Episode 17: King John now starts to play off Langton against Pope Innocent III
Divide and rule: without much help from King John, the English clergy, headed by Stephen Langton, disagreed all but violently with the papal legate, which is to say with the pope himself.
John held Christmas, 1212, at Windsor with a small company of knights. As can be imagined, the king was on edge and had recently had done to death a great supporter, and skilful official, Geoffrey of Norwich, whom he had at Nottingham Castle. According to the chronicle, he was ‘exquisitely’ tortured for reasons which are not given. Despite being instructed by the pope to cancel his invasion of England, Philip II was in no mood to acquiesce, particularly, as he said, he had spent £60,000 on the mission already.
Local English bailiffs had made lists of ships in ports that were serviceable for defence. Reginald, count of Flanders, had come to England the previous year, having been dispossessed by the king of France. Troops were mustered at Barham Down, near Canterbury, at Ipswich, and elsewhere, numbering upto 60,000 - probably an exaggeration, but too many to be victualled, and they were stood down.
As Roger of Wendover wrote of 1213:
The army... including chosen knights and their followers (were) all well armed; and had been of one heart and one disposition towards the king of England, and in defence of their own country, there was not a prince under heaven against whom they could not have defended the kingdom of England.
The king determined to engage his enemies at sea, to drown them before they landed, for he had a more powerful fleet than the French king, and in that he placed his chief means of defence.
John sent money and men to support the Count of Flanders against Philip II, whose troops were ransacking the county of Flanders. The English cut the cables of at least a hundred French ships, but their troops were unable to withstand an onslaught by the French and escaped to their own ships. However, damage to the French navy was irreparable. John withdrew to England.
One successful event for John was that the justiciary of the kingdom, Geoffrey FitzPeter, died in October 1213. It was said that the king really feared him for being related to all the great nobles of England. He was also upright and noble-minded. When John heard of the death, he was reported to have said:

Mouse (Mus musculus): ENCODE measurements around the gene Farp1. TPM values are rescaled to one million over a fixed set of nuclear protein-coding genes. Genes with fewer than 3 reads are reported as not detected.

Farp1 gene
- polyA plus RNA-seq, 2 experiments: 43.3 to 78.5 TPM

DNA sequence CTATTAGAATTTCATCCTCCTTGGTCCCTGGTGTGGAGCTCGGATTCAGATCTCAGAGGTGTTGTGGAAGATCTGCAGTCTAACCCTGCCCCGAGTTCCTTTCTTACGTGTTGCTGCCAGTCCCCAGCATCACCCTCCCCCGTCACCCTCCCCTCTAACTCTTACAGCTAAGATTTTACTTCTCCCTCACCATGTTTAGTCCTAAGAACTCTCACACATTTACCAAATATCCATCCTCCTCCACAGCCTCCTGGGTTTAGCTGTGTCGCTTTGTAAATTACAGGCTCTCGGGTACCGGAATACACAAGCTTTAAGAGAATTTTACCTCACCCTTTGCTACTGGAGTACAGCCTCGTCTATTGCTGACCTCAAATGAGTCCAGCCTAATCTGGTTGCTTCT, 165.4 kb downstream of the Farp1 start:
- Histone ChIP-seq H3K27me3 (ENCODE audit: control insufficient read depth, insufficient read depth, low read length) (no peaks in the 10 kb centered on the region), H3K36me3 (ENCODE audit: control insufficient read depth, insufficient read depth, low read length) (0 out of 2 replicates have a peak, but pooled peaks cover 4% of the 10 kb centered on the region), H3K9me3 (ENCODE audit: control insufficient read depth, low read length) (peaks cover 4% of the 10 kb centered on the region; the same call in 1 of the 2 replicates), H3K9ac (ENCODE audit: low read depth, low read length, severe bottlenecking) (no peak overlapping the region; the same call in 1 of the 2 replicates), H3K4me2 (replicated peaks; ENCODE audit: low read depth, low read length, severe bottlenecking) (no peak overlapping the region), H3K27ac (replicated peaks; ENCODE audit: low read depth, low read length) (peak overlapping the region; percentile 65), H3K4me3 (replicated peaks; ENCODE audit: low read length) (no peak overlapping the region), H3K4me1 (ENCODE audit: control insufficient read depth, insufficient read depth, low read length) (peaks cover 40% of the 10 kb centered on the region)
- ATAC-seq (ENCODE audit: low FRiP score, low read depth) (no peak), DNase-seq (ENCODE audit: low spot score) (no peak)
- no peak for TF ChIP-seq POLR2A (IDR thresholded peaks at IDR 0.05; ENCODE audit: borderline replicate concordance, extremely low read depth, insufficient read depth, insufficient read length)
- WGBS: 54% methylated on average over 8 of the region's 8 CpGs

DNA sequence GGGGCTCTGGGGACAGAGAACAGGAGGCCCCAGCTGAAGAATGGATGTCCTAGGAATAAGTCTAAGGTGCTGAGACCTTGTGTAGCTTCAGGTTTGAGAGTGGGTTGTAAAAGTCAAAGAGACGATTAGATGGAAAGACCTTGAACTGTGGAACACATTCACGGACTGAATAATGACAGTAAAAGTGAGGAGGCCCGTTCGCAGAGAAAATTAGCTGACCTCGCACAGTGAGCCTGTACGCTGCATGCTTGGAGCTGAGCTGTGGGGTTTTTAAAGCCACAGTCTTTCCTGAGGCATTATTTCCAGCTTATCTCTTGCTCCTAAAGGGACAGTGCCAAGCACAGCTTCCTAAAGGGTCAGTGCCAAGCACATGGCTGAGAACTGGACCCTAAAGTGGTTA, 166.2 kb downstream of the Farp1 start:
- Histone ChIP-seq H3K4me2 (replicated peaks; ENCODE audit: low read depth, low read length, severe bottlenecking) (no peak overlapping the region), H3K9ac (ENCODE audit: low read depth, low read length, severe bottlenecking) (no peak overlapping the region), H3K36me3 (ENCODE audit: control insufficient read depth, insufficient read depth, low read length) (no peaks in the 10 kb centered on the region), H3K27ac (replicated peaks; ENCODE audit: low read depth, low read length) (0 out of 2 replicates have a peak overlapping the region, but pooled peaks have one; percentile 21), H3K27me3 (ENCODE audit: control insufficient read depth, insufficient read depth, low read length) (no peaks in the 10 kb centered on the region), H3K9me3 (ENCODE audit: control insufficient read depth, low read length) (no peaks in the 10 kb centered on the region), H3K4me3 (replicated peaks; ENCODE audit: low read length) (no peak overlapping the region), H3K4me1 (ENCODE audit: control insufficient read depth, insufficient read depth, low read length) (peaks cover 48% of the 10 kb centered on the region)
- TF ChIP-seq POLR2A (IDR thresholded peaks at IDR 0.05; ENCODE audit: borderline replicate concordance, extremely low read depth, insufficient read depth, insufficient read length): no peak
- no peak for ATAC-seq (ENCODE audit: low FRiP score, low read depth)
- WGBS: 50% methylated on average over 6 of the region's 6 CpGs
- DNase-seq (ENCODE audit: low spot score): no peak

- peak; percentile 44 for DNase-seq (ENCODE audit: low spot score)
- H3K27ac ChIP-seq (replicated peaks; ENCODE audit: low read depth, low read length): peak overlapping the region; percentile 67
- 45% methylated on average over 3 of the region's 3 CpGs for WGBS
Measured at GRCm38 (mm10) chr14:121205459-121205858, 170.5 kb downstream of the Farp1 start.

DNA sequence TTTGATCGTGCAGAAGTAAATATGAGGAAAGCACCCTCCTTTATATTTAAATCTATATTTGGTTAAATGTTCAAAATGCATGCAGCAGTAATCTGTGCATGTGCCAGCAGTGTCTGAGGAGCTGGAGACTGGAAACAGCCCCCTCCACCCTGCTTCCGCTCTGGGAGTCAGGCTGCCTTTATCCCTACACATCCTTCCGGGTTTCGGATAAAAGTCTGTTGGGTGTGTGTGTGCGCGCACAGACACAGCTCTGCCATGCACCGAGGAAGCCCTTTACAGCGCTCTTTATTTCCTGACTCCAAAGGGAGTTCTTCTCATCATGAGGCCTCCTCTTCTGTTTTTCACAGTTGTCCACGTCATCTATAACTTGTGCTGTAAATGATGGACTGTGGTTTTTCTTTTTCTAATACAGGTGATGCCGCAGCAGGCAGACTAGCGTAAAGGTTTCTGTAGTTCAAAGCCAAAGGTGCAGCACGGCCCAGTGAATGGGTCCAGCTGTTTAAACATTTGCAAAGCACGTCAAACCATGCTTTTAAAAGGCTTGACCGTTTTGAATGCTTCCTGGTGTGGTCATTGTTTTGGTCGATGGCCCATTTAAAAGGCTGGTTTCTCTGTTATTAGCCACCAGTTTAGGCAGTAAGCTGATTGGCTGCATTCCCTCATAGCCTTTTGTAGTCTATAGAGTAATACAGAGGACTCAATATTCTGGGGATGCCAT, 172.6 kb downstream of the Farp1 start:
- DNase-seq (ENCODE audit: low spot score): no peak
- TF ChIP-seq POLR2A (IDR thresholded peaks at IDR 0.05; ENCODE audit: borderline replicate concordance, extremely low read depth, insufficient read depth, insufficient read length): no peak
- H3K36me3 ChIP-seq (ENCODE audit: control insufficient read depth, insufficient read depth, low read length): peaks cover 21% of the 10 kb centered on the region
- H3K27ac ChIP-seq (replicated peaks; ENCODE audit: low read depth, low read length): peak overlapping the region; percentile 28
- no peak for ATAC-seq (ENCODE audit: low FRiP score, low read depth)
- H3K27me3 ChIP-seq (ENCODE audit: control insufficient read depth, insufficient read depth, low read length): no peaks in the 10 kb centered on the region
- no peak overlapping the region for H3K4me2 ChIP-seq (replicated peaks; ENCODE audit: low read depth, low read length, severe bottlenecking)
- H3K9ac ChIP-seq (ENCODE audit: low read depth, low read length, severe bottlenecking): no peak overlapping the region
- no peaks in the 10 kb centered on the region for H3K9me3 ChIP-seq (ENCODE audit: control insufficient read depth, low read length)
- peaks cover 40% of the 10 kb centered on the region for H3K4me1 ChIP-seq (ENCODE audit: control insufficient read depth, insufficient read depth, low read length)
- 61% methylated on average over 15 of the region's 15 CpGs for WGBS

‘When he gets to hell, let him greet Hubert, archbishop of Canterbury, for he will doubtless find him there... By the feet of the Lord, I am now for the first time king and lord of England.’
John called on the barons to meet him at Portsmouth, a command that was little heeded, ostensibly because John had not yet been fully absolved by the pope, and the interdict, though much relaxed, was not yet formally lifted. The king had intended to sail for Poitou to start the re-conquest of his lost French dominions, but made do instead with a jaunt over to Jersey, the largest of the Channel Islands, and back.
As for Peter the Hermit, or Peter of Wakefield - he is not to be confused with Peter the Hermit who took part in the First Crusade more than a century earlier - Peter of Wakefield was hanged with his son at Wareham, Dorset. Peter had asserted, in his defence, that as the pope was now the overlord of England, his prophecy had come true. Inevitably, this cut no ice with King John who also had father and son dragged by horses through the streets to the gallows.
The year 1214 duly dawned and, as we know, in negotiations, the devil is in the detail. The Church and the king’s commissioners could not agree on what was owed to the clergy during the interdict or agree on these costs and John’s financial exactions. Nothing new there, for it is ever thus when men cannot agree on money. Stephen Langton and his fellow exiles had returned to England and the primate was soon to show whose side he was really on in the financial dispute.